I had all the leftover small tortillas from today's chat. In the spirit of EDF and all the suggestions, I took out some chunked (cooked) chicken pieces from the freezer and cooked to thaw; diced up some green pepper and scallions (want to save the yellow onions for soup and more...) and sauted them in olive oil; shredded some cheddar and mozz cheese, and mashed up some butter beans (only can I had in the pantry). Added cumin, s&p to them...then layered all this on the tortilla in the skillet. Worked out great! My son actually liked them, esp dunked in salsa, and once I added salad and a few steamed snow peas (boy, got them just in time!), we had a great meal. Wow, I'm thinking I should do EDF for *TWO* weeks--still have leftover tortillas, now chicken pieces, etc...plenty to last us. Thanks all for the great tortilla ideas, I want to try the suggestion to cook them in the oven...

Posted by: chrishpl | March 10, 2009 6:23 PM

Tonight I used a bag of eggplant that I had peeled, blanched and frozen, from my garden this summer. I made a sauce out of a can of tomato paste and some heavy cream (left over from Valentine's Day! but still good), plus garlic, thyme, etc. and some parmesan cheese. I added whole wheat pasta, tossed in the eggplant and sauce and then baked the whole thing with a little mozz on top. It was pretty good, for an improv job. It makes me look forward to my first crop of eggplant this summer!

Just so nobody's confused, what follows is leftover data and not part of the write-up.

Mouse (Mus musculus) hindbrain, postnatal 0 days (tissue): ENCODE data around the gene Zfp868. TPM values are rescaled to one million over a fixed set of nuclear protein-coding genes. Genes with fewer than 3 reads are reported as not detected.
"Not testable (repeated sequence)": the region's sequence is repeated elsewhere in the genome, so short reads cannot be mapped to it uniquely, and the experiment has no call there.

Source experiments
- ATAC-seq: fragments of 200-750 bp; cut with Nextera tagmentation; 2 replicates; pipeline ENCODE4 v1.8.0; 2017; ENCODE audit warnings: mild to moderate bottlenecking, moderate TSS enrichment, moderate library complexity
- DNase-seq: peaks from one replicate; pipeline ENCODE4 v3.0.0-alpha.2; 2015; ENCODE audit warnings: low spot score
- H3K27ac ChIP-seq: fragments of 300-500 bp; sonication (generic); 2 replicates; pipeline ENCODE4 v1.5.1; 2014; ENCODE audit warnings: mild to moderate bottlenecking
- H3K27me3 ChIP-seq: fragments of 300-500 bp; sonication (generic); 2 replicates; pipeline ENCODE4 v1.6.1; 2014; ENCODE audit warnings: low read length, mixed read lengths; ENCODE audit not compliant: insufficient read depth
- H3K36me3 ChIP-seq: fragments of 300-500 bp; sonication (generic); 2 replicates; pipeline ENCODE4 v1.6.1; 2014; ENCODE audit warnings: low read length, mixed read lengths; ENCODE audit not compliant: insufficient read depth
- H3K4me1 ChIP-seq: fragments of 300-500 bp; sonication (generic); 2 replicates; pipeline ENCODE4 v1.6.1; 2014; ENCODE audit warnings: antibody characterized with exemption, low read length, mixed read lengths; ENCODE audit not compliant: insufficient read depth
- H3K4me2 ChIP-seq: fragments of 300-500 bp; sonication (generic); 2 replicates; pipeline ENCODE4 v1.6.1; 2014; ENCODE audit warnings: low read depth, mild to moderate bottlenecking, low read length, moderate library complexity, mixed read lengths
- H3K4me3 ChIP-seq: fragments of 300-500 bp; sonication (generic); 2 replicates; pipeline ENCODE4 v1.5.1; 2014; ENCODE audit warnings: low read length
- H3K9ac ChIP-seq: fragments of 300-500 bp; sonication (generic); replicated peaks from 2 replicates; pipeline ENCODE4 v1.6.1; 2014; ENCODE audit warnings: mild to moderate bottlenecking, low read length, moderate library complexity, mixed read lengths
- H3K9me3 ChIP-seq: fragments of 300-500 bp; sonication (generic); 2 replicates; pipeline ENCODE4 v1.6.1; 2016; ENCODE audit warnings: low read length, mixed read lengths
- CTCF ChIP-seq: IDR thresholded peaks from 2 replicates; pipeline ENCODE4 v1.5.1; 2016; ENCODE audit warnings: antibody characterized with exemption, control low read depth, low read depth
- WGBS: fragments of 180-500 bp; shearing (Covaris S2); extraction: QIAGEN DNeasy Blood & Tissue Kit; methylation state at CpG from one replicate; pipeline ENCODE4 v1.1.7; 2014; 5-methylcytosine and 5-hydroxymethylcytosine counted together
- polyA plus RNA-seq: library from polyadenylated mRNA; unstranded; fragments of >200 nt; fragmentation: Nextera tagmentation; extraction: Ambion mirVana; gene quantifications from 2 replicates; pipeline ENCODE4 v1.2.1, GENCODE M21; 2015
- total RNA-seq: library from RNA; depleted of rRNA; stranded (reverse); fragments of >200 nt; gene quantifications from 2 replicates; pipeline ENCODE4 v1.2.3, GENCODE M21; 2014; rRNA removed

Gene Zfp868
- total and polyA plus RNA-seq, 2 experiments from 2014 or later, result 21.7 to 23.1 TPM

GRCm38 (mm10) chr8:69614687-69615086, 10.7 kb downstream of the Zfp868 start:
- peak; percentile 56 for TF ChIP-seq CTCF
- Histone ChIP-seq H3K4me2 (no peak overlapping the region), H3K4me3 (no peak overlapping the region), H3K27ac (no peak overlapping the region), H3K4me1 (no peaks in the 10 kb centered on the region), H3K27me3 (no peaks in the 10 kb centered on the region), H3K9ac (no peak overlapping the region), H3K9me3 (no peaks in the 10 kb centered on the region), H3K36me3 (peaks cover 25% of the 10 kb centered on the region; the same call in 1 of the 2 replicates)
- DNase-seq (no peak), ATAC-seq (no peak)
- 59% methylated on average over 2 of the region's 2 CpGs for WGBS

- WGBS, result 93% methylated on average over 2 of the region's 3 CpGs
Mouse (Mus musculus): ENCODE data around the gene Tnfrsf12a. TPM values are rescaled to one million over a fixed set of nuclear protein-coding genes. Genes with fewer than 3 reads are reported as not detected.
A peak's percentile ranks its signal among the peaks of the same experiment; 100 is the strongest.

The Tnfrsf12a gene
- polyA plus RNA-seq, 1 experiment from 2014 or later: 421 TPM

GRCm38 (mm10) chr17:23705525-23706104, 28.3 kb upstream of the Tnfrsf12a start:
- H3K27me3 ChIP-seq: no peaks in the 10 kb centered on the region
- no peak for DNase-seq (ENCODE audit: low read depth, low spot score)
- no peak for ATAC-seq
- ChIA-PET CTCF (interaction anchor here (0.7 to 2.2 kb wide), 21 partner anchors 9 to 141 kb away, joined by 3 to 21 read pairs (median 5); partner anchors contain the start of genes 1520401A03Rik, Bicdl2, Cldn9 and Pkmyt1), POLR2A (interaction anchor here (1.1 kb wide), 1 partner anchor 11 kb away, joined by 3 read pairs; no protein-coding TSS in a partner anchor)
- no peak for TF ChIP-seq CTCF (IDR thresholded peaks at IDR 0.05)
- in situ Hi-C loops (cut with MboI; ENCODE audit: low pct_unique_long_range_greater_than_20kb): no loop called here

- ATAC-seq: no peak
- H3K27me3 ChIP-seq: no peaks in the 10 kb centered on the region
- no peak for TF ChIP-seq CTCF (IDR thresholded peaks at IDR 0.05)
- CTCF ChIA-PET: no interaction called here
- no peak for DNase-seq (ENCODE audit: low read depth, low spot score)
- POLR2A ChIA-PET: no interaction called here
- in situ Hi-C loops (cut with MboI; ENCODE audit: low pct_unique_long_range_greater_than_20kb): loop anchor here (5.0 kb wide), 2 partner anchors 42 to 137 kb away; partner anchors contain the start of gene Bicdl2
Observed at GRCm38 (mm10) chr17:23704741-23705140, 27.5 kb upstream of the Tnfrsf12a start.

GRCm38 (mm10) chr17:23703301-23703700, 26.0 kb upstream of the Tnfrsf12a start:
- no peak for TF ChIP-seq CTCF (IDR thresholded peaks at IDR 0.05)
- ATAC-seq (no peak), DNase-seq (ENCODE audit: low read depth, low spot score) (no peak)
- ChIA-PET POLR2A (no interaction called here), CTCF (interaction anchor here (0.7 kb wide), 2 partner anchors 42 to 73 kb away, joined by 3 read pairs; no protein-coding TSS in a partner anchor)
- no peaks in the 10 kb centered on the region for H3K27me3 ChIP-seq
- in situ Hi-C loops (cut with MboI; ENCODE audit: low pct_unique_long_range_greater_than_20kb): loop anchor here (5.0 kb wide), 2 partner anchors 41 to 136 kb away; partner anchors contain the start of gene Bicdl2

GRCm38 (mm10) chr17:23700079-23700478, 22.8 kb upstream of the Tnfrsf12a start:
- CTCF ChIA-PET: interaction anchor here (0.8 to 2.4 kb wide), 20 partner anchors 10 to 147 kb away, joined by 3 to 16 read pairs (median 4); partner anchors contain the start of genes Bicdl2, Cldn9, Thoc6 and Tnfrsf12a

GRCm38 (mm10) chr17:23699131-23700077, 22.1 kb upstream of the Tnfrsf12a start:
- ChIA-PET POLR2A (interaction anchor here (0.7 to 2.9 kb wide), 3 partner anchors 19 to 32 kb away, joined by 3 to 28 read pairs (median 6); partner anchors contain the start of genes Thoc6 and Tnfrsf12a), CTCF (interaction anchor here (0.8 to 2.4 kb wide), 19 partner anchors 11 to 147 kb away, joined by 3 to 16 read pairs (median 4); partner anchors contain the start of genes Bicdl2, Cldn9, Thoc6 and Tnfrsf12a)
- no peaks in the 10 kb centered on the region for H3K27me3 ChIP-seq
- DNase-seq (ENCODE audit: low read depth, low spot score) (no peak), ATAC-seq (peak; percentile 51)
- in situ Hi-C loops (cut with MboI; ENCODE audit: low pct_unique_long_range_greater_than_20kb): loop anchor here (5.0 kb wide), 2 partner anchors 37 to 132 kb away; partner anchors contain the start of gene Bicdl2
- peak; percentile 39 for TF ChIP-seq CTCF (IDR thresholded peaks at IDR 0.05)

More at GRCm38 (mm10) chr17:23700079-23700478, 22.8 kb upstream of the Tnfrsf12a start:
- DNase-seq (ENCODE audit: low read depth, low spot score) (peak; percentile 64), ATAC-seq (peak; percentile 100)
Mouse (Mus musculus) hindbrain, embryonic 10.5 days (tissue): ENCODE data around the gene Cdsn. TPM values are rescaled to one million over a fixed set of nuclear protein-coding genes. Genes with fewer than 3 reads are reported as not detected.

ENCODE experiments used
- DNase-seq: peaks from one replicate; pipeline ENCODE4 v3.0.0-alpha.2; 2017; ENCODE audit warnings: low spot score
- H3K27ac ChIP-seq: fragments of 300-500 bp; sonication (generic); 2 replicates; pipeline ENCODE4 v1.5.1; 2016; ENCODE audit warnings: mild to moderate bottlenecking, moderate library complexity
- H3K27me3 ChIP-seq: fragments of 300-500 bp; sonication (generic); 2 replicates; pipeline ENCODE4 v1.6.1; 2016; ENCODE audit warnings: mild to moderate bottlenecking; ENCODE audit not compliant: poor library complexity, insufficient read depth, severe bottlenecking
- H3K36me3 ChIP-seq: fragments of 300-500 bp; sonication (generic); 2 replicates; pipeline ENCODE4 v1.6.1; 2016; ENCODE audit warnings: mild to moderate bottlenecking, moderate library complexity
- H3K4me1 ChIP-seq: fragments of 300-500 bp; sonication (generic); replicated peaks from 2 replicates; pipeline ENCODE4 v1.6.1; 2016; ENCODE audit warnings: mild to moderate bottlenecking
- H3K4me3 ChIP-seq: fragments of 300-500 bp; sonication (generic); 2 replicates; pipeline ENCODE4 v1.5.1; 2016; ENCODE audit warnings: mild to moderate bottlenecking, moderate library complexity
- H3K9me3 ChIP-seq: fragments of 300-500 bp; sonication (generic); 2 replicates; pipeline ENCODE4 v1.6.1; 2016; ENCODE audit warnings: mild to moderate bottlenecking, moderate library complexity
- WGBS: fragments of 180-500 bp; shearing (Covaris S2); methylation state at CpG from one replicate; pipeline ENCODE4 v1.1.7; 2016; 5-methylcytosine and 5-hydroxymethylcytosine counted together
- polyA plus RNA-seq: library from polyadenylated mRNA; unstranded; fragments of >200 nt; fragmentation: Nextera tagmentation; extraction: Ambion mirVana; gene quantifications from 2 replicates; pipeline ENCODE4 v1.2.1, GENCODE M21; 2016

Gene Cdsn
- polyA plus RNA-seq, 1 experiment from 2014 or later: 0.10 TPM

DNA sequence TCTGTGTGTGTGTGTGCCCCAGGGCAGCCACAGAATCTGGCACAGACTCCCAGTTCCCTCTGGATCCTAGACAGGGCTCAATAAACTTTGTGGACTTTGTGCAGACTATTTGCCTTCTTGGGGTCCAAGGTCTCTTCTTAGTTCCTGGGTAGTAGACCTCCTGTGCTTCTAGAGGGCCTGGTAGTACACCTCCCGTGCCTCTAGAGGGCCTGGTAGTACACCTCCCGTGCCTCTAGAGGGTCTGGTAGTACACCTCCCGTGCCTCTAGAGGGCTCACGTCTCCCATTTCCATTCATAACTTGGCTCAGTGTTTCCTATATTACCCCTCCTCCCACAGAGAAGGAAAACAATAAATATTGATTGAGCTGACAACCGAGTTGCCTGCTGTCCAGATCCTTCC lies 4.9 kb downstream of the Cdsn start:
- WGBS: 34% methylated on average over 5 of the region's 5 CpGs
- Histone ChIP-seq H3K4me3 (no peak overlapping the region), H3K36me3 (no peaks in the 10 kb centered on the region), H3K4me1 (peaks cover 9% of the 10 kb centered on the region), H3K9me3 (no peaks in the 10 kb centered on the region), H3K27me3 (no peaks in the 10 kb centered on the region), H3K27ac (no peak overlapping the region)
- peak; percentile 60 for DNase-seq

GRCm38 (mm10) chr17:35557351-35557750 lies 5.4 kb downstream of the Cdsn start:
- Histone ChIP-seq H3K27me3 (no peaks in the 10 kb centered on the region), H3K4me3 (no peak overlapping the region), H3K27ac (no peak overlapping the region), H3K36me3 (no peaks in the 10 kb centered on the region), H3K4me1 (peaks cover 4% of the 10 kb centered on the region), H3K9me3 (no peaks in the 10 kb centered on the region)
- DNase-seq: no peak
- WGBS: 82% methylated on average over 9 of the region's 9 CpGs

Posted by: ElDee | March 10, 2009 8:24 PM

Credit Mrs. Blade for a great idea. We were given a basket of dried fruit as a Thanksgiving gift from a guest (friend of a friend who stayed with us). In the basket were some dried figs. Wealso had some Kalamata olives that had recently earned tenure in our fridge. My wife's idea: olive fig tapenade! We had everything else on hand and it's tasty. Two partially open jars of olives and some never to be eaten dried fruit done gone!

The rest of the menu is light Italian. I made some tonno sott'olio (tuna steak poached and marinated in olive oil) a couple of weeks ago and we had a friend over to share it. It's going on a maché salad with the marinating oil drizzled over it along with a little pomengranate vinegar. Finished off with gnocchi and romesco sauce.

I am beginning to see the weak spots in the larder. Bread & crackers are a clear one. If it wasn't EDF week, I'd have picked up a baguette over at Best Buns. As it stands, we're using up the rest of the crackers and maybe we'll make some fresh tortillas this week. We certainly have enough masa! [Bought too much when making tamales over the holidays.]